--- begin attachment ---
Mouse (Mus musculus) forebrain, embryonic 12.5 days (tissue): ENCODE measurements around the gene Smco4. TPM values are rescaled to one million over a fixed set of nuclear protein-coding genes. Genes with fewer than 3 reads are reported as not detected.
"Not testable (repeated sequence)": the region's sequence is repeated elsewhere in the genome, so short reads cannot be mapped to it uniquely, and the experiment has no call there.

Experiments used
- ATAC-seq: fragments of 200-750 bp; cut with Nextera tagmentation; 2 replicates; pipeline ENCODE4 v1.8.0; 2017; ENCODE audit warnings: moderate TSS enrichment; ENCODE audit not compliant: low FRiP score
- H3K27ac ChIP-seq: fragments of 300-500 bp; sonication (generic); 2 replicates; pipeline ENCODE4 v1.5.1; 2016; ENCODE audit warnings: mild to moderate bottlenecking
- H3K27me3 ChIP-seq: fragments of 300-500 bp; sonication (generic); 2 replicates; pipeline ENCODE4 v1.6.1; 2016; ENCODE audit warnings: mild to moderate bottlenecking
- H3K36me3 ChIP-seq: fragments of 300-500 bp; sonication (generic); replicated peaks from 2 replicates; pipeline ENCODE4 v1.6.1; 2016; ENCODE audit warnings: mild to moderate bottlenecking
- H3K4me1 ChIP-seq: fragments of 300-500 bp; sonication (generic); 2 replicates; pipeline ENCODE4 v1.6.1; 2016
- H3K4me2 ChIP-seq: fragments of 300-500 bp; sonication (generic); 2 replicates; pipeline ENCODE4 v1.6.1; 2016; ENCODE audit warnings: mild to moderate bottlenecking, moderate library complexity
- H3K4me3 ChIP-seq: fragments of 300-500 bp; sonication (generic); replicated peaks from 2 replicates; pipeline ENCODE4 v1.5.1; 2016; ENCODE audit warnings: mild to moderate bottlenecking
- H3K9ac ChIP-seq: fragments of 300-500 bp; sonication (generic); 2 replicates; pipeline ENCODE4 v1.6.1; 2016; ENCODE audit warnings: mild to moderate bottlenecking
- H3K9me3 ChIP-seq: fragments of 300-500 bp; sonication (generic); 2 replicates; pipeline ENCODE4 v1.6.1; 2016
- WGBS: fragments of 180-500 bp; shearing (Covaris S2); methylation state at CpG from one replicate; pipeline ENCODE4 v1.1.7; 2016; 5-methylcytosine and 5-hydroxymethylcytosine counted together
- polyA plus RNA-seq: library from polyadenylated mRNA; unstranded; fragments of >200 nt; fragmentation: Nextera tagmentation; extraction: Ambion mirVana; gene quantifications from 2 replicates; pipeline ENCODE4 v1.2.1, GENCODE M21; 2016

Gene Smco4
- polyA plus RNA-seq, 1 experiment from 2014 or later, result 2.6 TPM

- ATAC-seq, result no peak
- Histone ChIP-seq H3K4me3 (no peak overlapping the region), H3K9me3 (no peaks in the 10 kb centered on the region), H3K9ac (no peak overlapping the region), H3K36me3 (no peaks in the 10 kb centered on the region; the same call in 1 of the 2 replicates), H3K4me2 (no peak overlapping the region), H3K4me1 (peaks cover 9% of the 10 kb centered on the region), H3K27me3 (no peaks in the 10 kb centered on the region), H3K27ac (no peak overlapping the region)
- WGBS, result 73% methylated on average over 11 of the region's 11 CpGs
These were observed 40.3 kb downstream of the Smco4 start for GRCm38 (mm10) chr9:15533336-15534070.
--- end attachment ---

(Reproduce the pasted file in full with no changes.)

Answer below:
Mouse (Mus musculus) forebrain, embryonic 12.5 days (tissue): ENCODE measurements around the gene Smco4. TPM values are rescaled to one million over a fixed set of nuclear protein-coding genes. Genes with fewer than 3 reads are reported as not detected.
"Not testable (repeated sequence)": the region's sequence is repeated elsewhere in the genome, so short reads cannot be mapped to it uniquely, and the experiment has no call there.

Experiments used
- ATAC-seq: fragments of 200-750 bp; cut with Nextera tagmentation; 2 replicates; pipeline ENCODE4 v1.8.0; 2017; ENCODE audit warnings: moderate TSS enrichment; ENCODE audit not compliant: low FRiP score
- H3K27ac ChIP-seq: fragments of 300-500 bp; sonication (generic); 2 replicates; pipeline ENCODE4 v1.5.1; 2016; ENCODE audit warnings: mild to moderate bottlenecking
- H3K27me3 ChIP-seq: fragments of 300-500 bp; sonication (generic); 2 replicates; pipeline ENCODE4 v1.6.1; 2016; ENCODE audit warnings: mild to moderate bottlenecking
- H3K36me3 ChIP-seq: fragments of 300-500 bp; sonication (generic); replicated peaks from 2 replicates; pipeline ENCODE4 v1.6.1; 2016; ENCODE audit warnings: mild to moderate bottlenecking
- H3K4me1 ChIP-seq: fragments of 300-500 bp; sonication (generic); 2 replicates; pipeline ENCODE4 v1.6.1; 2016
- H3K4me2 ChIP-seq: fragments of 300-500 bp; sonication (generic); 2 replicates; pipeline ENCODE4 v1.6.1; 2016; ENCODE audit warnings: mild to moderate bottlenecking, moderate library complexity
- H3K4me3 ChIP-seq: fragments of 300-500 bp; sonication (generic); replicated peaks from 2 replicates; pipeline ENCODE4 v1.5.1; 2016; ENCODE audit warnings: mild to moderate bottlenecking
- H3K9ac ChIP-seq: fragments of 300-500 bp; sonication (generic); 2 replicates; pipeline ENCODE4 v1.6.1; 2016; ENCODE audit warnings: mild to moderate bottlenecking
- H3K9me3 ChIP-seq: fragments of 300-500 bp; sonication (generic); 2 replicates; pipeline ENCODE4 v1.6.1; 2016
- WGBS: fragments of 180-500 bp; shearing (Covaris S2); methylation state at CpG from one replicate; pipeline ENCODE4 v1.1.7; 2016; 5-methylcytosine and 5-hydroxymethylcytosine counted together
- polyA plus RNA-seq: library from polyadenylated mRNA; unstranded; fragments of >200 nt; fragmentation: Nextera tagmentation; extraction: Ambion mirVana; gene quantifications from 2 replicates; pipeline ENCODE4 v1.2.1, GENCODE M21; 2016

Gene Smco4
- polyA plus RNA-seq, 1 experiment from 2014 or later, result 2.6 TPM

- ATAC-seq, result no peak
- Histone ChIP-seq H3K4me3 (no peak overlapping the region), H3K9me3 (no peaks in the 10 kb centered on the region), H3K9ac (no peak overlapping the region), H3K36me3 (no peaks in the 10 kb centered on the region; the same call in 1 of the 2 replicates), H3K4me2 (no peak overlapping the region), H3K4me1 (peaks cover 9% of the 10 kb centered on the region), H3K27me3 (no peaks in the 10 kb centered on the region), H3K27ac (no peak overlapping the region)
- WGBS, result 73% methylated on average over 11 of the region's 11 CpGs
These were observed 40.3 kb downstream of the Smco4 start for GRCm38 (mm10) chr9:15533336-15534070.